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By James Hufnagel

The motto of Niagara Falls should be "Give us your toxins, your carcinogens and poisons, the wretched waste from your teeming industries."

Because we make it go away. It's big business here, in case you didn't know.

CWM, Love Canal, Superfund sites too numerous to list, radioactivity under Lewiston Road.

Don't eat more than one fish a month out of the Niagara River or Lake Ontario, because they're lousy with dioxin and mercury, the legacy of toxic landfills that have been slowly leaching into our water supply for decades.

Despite all the cancer deaths, birth defects, the detrimental effects on our tourism and agricultural industries, the poisonous filth oozing out of pipes, and our widespread reputation for being the nation's toxic toilet, we haven't learned a damn thing.

The Niagara Falls Water Board is poised to accept "frack" water from Ohio, Pennsylvania and New York for treatment and discharge into the Niagara River.

Fracking is short for hydrofracturing, and unless you recently woke from a coma or returned from an extended retreat in a Tibetan monastery, you've seen it in the news, read about it in the papers, laughed at it on "The Colbert Report," or debated it with your brother-in-law.

There's also the possibility that you've driven through the hellscape that is northwestern Pennsylvania, where the gas- and oil-drilling industry has held sway since John D. Rockefeller made his first billion there a century ago.

It's almost like entering another world when you cross the state line. Thousands of gas wells have been drilled during the past five years, with thousands more on the drawing board.

In order to drill a gas well, an area around two acres must be cleared of forest, meadow, schoolyard or lawn. If it's in the forest, an access road is built, with trees removed for a 20-foot clearance on either side of the road. The gas well infrastructure includes storage tanks and a morass of pipelines, as well as a holding pond as big as an Olympic-sized pool for the used fracking water. Hummers and pickup trucks with Texas plates abound at these drilling sites.

Millions of gallons of water are removed from Pennsylvania streams and rivers and blasted down into the gas wells to frack the rock layers and free the natural gas, greatly improving the productivity of the well. It's the fracking process that has turned the Pennsylvania portion of the so-called Marcellus Shale region, which extends as far north as the city limits of Buffalo, into the site of a modern-day gold rush.

While most of the fresh water used for fracking is lost forever to rock strata thousands of feet below, millions of gallons regurgitate back up the well and are diverted into the on-site storage pools. The used frack water is laden with radioactive uranium from deep within the earth, as well as dozens of chemicals added to enhance various fracking properties, many of which are carcinogenic.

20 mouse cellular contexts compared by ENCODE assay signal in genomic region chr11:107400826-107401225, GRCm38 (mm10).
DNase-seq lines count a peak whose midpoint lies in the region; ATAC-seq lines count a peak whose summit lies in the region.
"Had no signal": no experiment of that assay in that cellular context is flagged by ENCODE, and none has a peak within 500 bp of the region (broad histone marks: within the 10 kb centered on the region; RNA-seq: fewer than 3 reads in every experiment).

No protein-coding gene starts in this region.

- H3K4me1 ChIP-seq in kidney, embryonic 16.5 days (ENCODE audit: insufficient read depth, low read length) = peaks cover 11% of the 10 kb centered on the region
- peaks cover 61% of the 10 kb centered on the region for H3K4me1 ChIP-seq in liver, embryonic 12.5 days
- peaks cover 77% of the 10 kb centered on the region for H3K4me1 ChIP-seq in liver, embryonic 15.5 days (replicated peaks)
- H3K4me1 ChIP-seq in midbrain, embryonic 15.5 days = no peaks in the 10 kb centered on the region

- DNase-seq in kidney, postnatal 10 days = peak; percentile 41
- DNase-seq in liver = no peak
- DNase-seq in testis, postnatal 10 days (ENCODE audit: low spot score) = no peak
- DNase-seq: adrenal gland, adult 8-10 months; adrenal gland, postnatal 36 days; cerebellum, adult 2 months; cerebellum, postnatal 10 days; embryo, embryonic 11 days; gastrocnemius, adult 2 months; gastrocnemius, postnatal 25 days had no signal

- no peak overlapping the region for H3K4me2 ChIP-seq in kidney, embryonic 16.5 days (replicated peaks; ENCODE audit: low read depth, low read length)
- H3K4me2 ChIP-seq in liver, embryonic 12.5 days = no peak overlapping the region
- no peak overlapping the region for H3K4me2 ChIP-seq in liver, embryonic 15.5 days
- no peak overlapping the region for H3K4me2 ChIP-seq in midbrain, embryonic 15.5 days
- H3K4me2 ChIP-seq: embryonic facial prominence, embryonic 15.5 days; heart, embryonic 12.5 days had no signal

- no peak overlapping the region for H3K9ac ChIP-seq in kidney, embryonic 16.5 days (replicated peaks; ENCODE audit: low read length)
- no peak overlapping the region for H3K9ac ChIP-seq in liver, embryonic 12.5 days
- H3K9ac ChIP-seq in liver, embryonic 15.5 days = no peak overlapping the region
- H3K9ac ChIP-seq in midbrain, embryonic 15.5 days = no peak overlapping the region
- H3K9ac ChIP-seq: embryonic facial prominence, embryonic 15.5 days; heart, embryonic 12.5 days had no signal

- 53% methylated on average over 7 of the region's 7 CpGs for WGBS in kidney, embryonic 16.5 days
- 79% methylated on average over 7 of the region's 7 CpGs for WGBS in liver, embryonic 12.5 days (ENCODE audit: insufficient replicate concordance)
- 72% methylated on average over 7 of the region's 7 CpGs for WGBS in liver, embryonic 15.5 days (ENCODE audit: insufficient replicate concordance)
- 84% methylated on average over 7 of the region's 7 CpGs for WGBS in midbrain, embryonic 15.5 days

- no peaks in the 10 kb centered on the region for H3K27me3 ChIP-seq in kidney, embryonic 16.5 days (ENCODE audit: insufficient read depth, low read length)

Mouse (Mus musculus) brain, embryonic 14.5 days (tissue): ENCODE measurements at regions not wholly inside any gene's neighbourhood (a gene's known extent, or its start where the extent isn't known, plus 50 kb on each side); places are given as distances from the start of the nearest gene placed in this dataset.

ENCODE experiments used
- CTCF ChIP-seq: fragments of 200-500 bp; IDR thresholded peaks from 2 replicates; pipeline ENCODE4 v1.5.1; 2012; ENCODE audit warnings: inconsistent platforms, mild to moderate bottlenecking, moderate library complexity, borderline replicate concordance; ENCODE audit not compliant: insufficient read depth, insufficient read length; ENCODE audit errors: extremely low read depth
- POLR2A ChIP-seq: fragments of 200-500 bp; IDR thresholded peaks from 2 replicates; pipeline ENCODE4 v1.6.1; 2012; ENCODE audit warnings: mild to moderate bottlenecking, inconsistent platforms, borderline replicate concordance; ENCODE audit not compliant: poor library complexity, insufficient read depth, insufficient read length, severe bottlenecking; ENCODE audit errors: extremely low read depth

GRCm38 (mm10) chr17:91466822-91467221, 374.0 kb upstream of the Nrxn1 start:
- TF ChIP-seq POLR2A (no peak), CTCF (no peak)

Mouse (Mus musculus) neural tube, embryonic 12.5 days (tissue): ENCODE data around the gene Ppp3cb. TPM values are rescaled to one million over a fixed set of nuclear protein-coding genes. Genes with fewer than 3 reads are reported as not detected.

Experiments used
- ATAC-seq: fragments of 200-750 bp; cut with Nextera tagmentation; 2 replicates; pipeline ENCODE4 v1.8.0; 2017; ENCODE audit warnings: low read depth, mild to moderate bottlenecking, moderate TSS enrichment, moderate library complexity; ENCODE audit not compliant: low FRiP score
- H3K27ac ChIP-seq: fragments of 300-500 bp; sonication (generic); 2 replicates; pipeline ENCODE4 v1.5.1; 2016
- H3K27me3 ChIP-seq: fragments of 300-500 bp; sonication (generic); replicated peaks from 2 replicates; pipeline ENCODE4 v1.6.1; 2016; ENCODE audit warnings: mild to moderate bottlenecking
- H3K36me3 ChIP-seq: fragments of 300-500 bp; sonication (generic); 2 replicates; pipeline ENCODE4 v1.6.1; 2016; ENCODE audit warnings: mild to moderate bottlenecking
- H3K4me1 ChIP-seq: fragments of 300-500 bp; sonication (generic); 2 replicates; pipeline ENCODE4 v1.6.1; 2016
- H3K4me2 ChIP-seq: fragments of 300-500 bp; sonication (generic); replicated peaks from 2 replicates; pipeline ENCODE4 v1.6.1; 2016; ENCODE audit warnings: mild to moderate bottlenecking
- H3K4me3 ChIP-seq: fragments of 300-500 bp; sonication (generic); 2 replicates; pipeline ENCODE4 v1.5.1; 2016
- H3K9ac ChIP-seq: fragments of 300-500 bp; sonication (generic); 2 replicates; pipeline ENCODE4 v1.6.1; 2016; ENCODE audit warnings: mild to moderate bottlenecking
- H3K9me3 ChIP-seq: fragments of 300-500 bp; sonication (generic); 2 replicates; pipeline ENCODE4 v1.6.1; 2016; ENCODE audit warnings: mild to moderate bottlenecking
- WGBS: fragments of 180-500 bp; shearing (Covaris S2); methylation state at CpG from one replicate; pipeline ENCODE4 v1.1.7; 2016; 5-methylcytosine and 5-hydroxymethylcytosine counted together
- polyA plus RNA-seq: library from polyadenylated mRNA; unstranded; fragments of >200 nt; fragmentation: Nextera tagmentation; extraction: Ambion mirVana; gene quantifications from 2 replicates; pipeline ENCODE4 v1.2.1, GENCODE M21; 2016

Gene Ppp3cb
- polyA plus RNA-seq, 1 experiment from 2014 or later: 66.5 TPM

Spills and leaks are common occurrences. What doesn't end up carelessly discharged into the local water table is hauled away by big tanker trucks. These tanker trucks have been caught dumping raw frack water on roads, into streams, ponds, lakes and rivers, or carting it to municipal treatment facilities woefully ill-equipped to filter out the chemicals and radioactivity.

Niagara County is distant from the shale gas deposits, but the industry makes headline news down there every day. Houses are blowing up from migrating gas, and hundreds of water sources have been infiltrated by methane and rendered unpotable. Rough-hewn drill workers, a large percentage of them imported from Texas and Oklahoma, are arrested for drunken misbehavior on a regular basis.

Last week, Gov. Andrew Cuomo's Department of Environmental Conservation (DEC) released a preliminary plan placing the New York City and Syracuse watersheds off limits for fracking, but it seems he's just fine with allowing the industry to have its way with Western New York. I have some choice names for Cuomo, none of which can be printed here. The water board has been paying a public relations firm, E3 Communications of Buffalo and Albany, $4,000 a month to develop a campaign to persuade us to open wide for the frack water waste.

The April 28, 2011, minutes of the monthly meeting of the water board report the "Notification of contract extension with E3 Communications for hauled waste public relations work," but it wasn't until June 23 that the board meeting minutes report the issuance of a Request for Proposals (RFP) for "Hauled Waste Communications/PR Work."

The RFP lists some of the apparently retroactive requirements for the winning firm, E3: "Conduct strategic planning meetings and communications related to government affairs and advocacy activities to build ... public opinion support of (the frack water disposal) initiative," and asks them to "please provide evidence of proven results for strategic initiatives similar to the sensitive work the NFWB is currently exploring."

So if you hadn't heard until now that the water board is planning to process oceans of radioactive frack water, containing a unholy brew of chemicals that the industry until very recently refused even to identify, and dump the "treated" water into a freshwater system that supports tens of millions of people and many billions of dollars of economic activity, it's because the water board considers the matter "sensitive."

Niagara Falls Reporter www.niagarafallsreporter.com July 26, 2011